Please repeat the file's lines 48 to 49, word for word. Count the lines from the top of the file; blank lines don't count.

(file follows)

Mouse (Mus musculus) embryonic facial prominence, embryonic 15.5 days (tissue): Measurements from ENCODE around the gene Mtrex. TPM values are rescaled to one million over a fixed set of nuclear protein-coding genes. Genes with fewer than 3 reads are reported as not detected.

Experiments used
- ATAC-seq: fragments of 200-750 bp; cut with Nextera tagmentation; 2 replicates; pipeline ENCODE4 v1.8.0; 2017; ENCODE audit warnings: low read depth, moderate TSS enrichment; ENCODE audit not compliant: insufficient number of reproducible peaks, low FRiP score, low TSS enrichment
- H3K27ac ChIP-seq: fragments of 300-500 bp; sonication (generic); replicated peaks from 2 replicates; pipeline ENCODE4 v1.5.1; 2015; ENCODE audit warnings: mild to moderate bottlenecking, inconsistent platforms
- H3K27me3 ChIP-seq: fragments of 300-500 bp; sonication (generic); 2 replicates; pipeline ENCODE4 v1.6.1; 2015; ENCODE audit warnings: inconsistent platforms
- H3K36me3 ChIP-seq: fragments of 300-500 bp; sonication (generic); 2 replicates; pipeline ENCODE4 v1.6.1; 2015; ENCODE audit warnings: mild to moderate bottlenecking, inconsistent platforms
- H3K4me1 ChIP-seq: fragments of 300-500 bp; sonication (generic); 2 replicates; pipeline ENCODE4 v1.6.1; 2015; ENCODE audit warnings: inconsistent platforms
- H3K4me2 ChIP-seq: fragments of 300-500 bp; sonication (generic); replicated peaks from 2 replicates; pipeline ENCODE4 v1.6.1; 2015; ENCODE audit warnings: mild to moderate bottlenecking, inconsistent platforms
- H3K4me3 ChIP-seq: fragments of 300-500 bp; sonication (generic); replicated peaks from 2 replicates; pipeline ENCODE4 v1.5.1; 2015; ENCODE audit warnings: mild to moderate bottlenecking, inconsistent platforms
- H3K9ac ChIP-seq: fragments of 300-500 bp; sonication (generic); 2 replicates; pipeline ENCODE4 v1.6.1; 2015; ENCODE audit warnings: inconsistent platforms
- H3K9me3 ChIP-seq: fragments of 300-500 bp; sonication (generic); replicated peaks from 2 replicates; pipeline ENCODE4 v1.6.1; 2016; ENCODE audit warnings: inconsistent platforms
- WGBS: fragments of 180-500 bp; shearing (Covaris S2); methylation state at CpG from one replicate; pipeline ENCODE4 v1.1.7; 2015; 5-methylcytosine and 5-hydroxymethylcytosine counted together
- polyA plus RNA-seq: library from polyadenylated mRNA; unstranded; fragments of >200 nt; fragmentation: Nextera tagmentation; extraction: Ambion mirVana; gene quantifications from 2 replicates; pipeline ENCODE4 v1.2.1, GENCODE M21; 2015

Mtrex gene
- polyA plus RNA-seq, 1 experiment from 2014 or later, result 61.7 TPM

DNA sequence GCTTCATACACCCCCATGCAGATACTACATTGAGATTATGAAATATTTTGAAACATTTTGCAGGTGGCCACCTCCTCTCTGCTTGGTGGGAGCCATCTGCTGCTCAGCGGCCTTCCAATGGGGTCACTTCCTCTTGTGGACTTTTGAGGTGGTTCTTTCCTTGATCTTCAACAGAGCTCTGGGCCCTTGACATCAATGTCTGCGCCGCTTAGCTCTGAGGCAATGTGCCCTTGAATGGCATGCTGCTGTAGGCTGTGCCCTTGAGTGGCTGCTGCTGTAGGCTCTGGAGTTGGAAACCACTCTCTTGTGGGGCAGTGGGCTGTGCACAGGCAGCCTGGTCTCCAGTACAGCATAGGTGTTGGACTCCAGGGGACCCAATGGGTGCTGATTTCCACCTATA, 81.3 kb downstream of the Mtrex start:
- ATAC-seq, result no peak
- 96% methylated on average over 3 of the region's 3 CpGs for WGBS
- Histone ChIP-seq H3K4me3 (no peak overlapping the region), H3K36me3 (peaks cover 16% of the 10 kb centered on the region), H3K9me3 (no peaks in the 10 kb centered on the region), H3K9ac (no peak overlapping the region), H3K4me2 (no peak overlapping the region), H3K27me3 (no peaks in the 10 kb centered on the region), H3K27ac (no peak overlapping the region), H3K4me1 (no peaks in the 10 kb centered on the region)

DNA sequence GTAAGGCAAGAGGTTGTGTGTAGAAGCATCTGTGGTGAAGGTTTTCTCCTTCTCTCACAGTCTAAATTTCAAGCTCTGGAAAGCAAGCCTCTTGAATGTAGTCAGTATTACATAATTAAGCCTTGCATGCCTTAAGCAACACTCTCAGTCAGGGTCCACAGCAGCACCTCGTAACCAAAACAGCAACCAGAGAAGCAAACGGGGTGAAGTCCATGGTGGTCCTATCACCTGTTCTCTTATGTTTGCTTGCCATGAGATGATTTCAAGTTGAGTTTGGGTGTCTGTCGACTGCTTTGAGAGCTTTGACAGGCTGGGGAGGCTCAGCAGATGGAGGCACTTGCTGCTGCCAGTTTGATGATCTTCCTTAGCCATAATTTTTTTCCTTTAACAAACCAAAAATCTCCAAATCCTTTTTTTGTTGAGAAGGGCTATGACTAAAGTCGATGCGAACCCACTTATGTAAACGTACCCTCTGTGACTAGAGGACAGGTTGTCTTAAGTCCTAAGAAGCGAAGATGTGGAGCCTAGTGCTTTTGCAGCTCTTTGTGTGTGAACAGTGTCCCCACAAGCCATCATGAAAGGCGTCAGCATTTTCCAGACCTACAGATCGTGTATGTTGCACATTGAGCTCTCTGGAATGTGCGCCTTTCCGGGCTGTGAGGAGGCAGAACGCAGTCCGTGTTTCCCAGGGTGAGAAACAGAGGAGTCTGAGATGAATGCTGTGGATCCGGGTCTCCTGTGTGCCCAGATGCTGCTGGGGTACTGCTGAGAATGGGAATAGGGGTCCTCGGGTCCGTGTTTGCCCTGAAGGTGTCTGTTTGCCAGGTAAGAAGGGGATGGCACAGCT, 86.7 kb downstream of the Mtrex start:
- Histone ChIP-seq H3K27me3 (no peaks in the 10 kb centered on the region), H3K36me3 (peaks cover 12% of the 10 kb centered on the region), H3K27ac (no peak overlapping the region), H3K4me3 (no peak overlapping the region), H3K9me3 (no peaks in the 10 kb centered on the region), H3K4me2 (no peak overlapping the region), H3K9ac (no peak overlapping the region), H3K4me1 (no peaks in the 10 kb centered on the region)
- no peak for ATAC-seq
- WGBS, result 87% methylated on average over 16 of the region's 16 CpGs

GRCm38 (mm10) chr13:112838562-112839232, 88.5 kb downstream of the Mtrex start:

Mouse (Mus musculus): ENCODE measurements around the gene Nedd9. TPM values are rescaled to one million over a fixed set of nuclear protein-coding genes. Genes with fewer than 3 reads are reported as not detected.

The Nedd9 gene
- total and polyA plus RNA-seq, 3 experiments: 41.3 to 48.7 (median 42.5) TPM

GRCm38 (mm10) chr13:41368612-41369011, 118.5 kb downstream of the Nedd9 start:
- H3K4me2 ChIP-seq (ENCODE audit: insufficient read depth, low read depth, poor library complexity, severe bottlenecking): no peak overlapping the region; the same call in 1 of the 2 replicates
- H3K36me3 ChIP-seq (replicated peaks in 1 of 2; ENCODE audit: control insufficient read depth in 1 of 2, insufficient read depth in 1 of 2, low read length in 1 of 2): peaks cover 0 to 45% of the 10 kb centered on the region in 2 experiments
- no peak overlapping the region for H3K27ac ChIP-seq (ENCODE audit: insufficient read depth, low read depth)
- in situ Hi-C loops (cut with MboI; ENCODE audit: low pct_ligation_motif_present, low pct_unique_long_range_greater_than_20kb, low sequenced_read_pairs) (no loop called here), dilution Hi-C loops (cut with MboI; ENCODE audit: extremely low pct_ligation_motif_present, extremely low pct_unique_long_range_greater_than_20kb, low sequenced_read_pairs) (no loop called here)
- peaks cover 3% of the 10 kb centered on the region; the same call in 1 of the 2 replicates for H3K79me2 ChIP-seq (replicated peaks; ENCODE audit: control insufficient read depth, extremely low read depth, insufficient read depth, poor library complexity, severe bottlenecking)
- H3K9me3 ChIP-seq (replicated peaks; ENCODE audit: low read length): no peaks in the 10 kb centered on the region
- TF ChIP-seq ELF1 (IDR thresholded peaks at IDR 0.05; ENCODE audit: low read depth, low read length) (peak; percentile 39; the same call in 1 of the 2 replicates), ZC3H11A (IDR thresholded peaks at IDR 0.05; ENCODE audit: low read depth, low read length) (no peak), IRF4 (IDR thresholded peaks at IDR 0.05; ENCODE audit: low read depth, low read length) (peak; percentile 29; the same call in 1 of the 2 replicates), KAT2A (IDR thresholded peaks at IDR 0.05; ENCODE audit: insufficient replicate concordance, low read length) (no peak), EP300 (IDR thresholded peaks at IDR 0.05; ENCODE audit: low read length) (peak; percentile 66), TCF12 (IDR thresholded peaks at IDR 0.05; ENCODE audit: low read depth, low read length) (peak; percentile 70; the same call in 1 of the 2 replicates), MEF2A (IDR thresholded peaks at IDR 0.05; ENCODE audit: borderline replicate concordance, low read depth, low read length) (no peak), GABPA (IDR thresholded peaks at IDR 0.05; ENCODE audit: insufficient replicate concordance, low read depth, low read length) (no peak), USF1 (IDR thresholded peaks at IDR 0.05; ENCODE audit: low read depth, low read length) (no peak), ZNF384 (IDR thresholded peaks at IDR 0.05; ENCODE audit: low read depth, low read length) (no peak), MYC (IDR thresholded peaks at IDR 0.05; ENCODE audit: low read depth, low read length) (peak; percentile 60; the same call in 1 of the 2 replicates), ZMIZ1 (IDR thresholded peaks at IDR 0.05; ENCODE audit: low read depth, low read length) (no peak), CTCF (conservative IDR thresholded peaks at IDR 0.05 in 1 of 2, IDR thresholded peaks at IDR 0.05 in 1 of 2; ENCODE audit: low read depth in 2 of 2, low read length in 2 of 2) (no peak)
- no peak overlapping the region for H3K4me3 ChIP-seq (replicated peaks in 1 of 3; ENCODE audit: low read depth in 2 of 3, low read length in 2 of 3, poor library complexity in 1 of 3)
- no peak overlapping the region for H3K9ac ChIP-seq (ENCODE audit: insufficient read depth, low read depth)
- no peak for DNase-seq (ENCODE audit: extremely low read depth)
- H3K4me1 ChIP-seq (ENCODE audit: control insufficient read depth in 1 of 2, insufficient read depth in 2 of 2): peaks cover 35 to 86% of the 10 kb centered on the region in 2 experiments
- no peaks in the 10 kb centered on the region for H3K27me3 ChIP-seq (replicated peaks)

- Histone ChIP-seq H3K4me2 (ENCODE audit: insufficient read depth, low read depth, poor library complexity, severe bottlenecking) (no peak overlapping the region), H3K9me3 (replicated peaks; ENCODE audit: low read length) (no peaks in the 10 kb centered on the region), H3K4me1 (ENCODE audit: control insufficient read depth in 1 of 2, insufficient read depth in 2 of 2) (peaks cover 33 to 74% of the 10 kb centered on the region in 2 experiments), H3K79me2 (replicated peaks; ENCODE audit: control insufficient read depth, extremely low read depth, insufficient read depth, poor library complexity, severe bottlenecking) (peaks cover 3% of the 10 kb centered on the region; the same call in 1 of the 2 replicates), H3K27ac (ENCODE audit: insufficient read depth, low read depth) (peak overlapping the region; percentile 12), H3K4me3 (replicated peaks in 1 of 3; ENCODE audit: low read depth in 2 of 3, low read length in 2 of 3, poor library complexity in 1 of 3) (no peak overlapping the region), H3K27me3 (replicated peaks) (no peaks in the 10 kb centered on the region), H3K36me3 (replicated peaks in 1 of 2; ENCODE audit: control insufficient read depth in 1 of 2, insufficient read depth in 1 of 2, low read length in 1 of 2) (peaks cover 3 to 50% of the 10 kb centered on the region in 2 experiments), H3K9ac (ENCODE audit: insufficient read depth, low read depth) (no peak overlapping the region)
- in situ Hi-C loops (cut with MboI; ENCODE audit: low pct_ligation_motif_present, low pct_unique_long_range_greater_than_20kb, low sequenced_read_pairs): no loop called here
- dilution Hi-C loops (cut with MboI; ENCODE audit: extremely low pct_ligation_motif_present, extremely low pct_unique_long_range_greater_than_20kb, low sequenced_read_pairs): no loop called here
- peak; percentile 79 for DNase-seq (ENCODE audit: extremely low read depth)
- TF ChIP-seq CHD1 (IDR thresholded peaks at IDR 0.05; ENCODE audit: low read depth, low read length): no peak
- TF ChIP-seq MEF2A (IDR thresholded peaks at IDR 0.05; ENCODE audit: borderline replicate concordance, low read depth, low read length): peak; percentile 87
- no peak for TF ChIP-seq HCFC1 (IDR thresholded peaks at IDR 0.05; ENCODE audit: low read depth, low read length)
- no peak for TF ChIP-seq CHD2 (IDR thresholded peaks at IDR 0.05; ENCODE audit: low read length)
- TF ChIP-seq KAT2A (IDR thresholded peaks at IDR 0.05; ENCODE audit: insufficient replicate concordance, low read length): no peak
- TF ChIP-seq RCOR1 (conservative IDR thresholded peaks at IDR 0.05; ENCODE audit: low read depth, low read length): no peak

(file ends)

- no peak for TF ChIP-seq CHD2 (IDR thresholded peaks at IDR 0.05; ENCODE audit: low read length)
- TF ChIP-seq KAT2A (IDR thresholded peaks at IDR 0.05; ENCODE audit: insufficient replicate concordance, low read length): no peak